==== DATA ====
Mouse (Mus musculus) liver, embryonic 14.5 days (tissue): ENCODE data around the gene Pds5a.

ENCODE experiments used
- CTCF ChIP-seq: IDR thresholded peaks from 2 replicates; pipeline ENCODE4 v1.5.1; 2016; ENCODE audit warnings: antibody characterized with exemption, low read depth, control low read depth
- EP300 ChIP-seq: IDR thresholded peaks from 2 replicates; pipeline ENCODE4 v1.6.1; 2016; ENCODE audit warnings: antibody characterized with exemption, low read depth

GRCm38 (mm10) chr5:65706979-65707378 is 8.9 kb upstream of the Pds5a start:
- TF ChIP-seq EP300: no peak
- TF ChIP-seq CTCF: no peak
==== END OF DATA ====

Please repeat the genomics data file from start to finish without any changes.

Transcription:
Mouse (Mus musculus) liver, embryonic 14.5 days (tissue): ENCODE data around the gene Pds5a.

ENCODE experiments used
- CTCF ChIP-seq: IDR thresholded peaks from 2 replicates; pipeline ENCODE4 v1.5.1; 2016; ENCODE audit warnings: antibody characterized with exemption, low read depth, control low read depth
- EP300 ChIP-seq: IDR thresholded peaks from 2 replicates; pipeline ENCODE4 v1.6.1; 2016; ENCODE audit warnings: antibody characterized with exemption, low read depth

GRCm38 (mm10) chr5:65706979-65707378 is 8.9 kb upstream of the Pds5a start:
- TF ChIP-seq EP300: no peak
- TF ChIP-seq CTCF: no peak